Another day, another attempt to manufacture outrage by Canada’s conservative media ecosystem.

This time, it’s over the prime minister’s two-week summer vacation, one that has outlets like True North tweeting: “Amid concerns about a looming recession in Canada, Prime Minister Justin Trudeau is hitting the beaches of Costa Rica for a two-week vacation — and taxpayers are paying for big parts of it.”

Even mainstream outlets like The Canadian Press, Global News and the CBC are treating his decision to take a well-deserved break as a legitimate news story. If there’s an upside to this latest apparent outrage, it’s that we’ve moved on from talking about the prime minister’s haircut.

Family vacations have long played a starring role in the Trudeau narrative. But the relentless focus on how and where he spends his private time — and yes, prime ministers deserve to have some of that, too — is about more than just the media’s inability to take their eyes off him. It’s also yet another red flag for anyone considering running for public office, especially if they happen to have young children.

In an August 2016 piece for Policy Options, Jennifer Ditchburn pointed out the contrast between the attention paid to the Trudeau family’s vacations and the broader conversations about the importance of work-life balance. This problem isn’t exclusive to Liberal prime ministers: “Anyone who has worked in or around politics knows what the life is like,” Ditchburn wrote. “There isn’t any real time off, the BlackBerry is always on, someone is always asking for something. Keeping marriages together is tough.”

On some level, this is understandable. Politics is a high-stress, high-pressure job, and there are any number of other professions out there that exact a similar toll. But while other careers and workplaces have made strides in the direction of a better work-life balance, politics and public life have probably gone backwards over the last decade. That’s because of the growing influence of social media, which can make it nearly impossible for elected officials to disconnect and decompress the way they used to — and the way they need to.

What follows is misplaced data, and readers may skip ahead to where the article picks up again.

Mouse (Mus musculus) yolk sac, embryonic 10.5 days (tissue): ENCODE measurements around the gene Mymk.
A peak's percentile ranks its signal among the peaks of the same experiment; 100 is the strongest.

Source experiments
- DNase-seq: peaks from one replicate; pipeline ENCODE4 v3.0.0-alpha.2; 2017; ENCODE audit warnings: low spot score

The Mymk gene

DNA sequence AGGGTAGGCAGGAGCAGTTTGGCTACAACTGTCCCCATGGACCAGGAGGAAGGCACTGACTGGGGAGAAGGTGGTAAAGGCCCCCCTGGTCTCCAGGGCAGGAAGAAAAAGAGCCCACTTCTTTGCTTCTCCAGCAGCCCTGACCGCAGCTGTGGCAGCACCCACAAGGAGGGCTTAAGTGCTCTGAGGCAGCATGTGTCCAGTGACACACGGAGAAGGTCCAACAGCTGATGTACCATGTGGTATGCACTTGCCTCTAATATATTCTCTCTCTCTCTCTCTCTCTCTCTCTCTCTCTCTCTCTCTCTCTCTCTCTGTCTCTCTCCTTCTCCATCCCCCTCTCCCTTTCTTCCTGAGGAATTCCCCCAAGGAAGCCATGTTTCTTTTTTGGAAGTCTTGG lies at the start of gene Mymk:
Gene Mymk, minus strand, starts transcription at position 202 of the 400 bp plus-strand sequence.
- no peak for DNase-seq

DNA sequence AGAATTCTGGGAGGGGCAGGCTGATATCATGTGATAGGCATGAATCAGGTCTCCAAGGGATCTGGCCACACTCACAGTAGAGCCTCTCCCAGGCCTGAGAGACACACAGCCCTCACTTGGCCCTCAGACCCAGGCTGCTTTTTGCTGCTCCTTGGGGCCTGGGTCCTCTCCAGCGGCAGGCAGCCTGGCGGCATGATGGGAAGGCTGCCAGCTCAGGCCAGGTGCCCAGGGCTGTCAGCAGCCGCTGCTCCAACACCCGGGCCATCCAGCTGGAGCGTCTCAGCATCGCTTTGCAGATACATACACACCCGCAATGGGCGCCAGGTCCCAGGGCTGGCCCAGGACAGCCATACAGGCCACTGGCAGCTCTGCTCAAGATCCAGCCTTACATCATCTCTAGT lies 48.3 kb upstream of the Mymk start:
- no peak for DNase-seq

The challenge here — well, one of them — is that eliciting sympathy for elected officials is only slightly less difficult than trying to increase the popularity of colonoscopies. A member of Parliament makes $185,800, has paid staff and travel and can earn a very generous pension with just six years of service. Of course, this is the job they signed up for, even if they didn’t necessarily understand how taxing it might be. Of all the world’s problems, the mental health of politicians ranks about as low on the list as you can get.

But there is a cost here that we all pay, and it comes in the form of elected bodies that don’t accurately represent the population at large. As of the last election, just over 30 per cent of MPs were women, a proportion that puts Canada in 59th place worldwide. This isn’t just a bad thing if you’re a self-described feminist (or “woke,” as conservatives seem to love saying these days). It’s also bad if you’re a participating member of society and want to see less inequality and more justice.

As has been documented time and time again, having more women serve in elected roles would result in better and more representative decision-making. Or, as Vox’s Sarah Kiff wrote in 2017, “Women legislators are more likely to introduce legislation that specifically benefits women. They’re better at bringing funding back to their home districts. And, to put it bluntly, they just get more shit done: A woman legislator, on average, passed twice as many bills as a male legislator in one recent session of Congress.”